The East Village Opera Company’s goal—to rework opera songs as straightforward rock songs—is an interesting but unattainable one. An inherent conflict of interest exists, as on its 2005 self-titled release, the band often ended up in the uneasy middle, satisfying neither rock nor opera fans. What saved the album? Both its sheer novelty and the almost ramshackle attitude the band brought to the proceedings. The group seemed like a bunch of talented musicians who had this crazy idea while hanging out one day, and the best tracks from that album—covers of “Le Nozze di Figaro”, “La Donna é Mobile” and “O Mio Babbino Caro”—were loose, fun things. Even the album’s cover reflected that attitude: an out-of-focus photo of a beat-up violin on a grimy New York street corner.
The band’s second album, Olde School, seems a more-planned affair, from the music to the costumed pose the band strikes on the cover. One can’t help but think the whole thing was little more than a technical exercise—a triumph of form, rather than feeling.
Case in point: its take on Wagner’s “Ride of the Valkyries”, which opens the album. The infamous opening theme has been awkwardly bent to echo the riff from Zeppelin’s “Black Dog”, but before long the song dissolves into a slow, string-laden thing strangely reminiscent of Elton John’s “Funeral For A Friend”. The theme reappears near the end, only to segue into a “Hey Jude”-style slow fade out (complete with na-na’s!). It’s as though the band wanted to establish its rock-and-roll cred up front, so they sat down and figured out how to cram as many different rock songs into it as they could. But the end result somehow doesn’t sound like a rock song.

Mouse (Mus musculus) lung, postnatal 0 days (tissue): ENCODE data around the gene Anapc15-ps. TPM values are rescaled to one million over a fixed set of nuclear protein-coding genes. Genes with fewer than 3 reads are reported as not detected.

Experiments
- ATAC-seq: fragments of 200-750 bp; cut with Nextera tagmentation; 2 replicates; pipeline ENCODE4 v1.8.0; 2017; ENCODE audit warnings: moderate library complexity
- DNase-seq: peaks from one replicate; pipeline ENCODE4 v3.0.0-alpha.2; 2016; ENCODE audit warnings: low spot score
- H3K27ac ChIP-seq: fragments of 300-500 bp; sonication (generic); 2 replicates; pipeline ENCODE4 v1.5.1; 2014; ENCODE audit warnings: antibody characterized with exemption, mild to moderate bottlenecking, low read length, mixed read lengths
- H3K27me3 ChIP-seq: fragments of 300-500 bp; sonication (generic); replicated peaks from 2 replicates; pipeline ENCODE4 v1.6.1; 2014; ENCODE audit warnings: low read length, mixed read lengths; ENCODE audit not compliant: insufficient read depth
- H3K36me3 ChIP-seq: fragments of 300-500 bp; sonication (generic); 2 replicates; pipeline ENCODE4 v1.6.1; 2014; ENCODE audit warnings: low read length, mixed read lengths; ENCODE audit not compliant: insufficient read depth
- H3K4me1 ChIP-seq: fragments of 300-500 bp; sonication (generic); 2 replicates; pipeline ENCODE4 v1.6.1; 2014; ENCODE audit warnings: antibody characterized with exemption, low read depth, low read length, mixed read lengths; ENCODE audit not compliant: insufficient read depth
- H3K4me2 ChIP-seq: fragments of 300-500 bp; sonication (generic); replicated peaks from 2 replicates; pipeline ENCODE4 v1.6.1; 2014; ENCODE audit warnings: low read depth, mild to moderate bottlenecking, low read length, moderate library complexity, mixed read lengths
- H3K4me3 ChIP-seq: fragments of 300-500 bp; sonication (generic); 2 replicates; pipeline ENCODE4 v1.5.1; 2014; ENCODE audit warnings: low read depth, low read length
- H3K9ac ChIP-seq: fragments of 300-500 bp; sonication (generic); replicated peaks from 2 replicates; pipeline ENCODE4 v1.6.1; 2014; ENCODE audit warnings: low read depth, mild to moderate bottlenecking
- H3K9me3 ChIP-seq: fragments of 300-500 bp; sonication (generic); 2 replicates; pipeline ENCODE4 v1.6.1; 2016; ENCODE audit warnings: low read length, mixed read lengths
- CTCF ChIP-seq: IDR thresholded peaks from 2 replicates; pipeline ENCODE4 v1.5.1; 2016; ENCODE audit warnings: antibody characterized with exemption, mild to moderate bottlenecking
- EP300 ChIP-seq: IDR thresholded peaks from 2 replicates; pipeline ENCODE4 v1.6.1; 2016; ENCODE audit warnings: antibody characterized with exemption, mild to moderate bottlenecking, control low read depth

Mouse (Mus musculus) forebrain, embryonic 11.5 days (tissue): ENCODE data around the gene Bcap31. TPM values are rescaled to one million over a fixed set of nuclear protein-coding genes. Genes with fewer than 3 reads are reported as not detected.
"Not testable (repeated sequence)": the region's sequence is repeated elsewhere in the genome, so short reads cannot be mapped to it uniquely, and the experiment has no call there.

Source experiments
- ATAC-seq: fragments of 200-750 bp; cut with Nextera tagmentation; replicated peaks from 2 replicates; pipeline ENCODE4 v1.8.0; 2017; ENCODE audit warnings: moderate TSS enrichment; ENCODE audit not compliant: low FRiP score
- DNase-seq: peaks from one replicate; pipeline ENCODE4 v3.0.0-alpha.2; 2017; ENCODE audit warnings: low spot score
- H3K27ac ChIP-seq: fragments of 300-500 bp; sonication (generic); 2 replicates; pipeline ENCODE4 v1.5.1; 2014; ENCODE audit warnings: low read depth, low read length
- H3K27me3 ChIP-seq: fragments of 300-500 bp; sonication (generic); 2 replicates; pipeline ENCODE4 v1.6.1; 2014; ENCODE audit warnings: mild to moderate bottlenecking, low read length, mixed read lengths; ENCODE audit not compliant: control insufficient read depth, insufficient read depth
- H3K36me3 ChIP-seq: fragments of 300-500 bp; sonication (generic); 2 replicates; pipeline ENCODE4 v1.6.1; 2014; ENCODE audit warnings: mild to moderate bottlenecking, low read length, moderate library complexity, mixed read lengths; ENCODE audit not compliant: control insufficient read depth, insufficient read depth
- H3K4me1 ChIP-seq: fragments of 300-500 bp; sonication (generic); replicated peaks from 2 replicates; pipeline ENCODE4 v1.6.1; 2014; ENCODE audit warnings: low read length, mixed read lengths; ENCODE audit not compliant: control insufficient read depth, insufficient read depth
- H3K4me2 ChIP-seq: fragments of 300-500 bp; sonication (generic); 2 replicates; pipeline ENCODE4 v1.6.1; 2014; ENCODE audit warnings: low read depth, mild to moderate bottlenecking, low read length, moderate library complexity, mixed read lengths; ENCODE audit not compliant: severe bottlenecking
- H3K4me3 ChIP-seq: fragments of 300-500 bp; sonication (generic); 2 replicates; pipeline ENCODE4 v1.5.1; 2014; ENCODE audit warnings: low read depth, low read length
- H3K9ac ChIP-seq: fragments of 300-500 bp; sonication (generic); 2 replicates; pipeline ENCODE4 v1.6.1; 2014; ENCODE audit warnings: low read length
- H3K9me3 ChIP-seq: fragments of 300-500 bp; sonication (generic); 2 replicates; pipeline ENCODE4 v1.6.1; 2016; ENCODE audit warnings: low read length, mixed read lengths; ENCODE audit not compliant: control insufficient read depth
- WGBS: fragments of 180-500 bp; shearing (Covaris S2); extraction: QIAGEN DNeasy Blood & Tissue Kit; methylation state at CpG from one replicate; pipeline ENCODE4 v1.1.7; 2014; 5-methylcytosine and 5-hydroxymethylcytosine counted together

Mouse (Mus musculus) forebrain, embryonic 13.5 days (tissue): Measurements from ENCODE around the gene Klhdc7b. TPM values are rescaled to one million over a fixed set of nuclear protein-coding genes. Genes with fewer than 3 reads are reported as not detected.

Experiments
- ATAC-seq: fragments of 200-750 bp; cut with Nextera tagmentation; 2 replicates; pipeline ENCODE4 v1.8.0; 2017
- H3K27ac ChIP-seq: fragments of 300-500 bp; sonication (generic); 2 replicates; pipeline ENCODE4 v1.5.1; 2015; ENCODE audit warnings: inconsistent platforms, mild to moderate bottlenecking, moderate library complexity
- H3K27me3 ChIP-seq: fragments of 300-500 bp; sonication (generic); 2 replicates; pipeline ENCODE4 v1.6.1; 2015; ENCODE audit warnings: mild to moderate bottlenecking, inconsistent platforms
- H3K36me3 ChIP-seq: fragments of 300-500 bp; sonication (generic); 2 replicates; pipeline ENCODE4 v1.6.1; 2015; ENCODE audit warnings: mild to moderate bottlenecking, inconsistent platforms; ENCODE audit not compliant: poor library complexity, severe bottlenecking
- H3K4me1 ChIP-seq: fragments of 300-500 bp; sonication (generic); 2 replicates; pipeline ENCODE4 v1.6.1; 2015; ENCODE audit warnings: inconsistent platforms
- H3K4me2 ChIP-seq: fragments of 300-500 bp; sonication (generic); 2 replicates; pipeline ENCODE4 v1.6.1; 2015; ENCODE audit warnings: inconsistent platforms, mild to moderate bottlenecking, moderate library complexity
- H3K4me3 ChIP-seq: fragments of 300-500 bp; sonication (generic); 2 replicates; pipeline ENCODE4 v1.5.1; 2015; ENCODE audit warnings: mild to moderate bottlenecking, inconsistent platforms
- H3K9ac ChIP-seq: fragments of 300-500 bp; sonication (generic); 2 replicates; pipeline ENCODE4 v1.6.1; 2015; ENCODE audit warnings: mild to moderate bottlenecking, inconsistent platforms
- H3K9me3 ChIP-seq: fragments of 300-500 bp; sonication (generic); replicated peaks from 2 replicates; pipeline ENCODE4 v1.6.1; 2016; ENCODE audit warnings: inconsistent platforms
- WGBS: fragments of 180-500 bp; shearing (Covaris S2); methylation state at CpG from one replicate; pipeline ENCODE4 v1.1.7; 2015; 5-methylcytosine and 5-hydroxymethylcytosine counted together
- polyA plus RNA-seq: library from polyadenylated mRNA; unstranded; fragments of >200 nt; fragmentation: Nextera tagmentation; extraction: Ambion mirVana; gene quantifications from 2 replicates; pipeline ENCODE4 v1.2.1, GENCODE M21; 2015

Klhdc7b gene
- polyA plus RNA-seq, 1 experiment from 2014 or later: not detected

The feeling the band tries too hard persists throughout Olde School: the vocoder on “Brindisi Libera”, the spoken-word rap section in “Soldiers” and the R&B horn breakdown at the end of “Walk”. The kitchen-sink approach comes off not as irreverent but instead as somewhat soulless, and each carefully executed rock trope reinforces the suspicion the band works more on autopilot than anything.
A few exceptions worth noting: “Help Me (Jove, In Pity)” is lovely and bouncing with a sly clarinet joining the mix; “You’re Not Alone”, which was taken from a Bach cantata, brings the band its closest to an original tune; and the closer, the duet from Madame Butterfly, stays close to its opera roots for most of it’s eight-minute run time, making the thunderous introduction of the electric guitar justifiably epic.
The East Village Opera Company’s approach has earned them a lot of accolades over the course of its career and rightly so: They’re good musicians doing something relatively unique and rare. But would anyone listen to them if they were doing straight rock? (Or straight opera, for that matter?) Here’s hoping, for the band’s sake as much as anyone’s, they don’t plan out anything before heading into the studio next time. The East Village Opera Company seems better when they’re working off-the-cuff.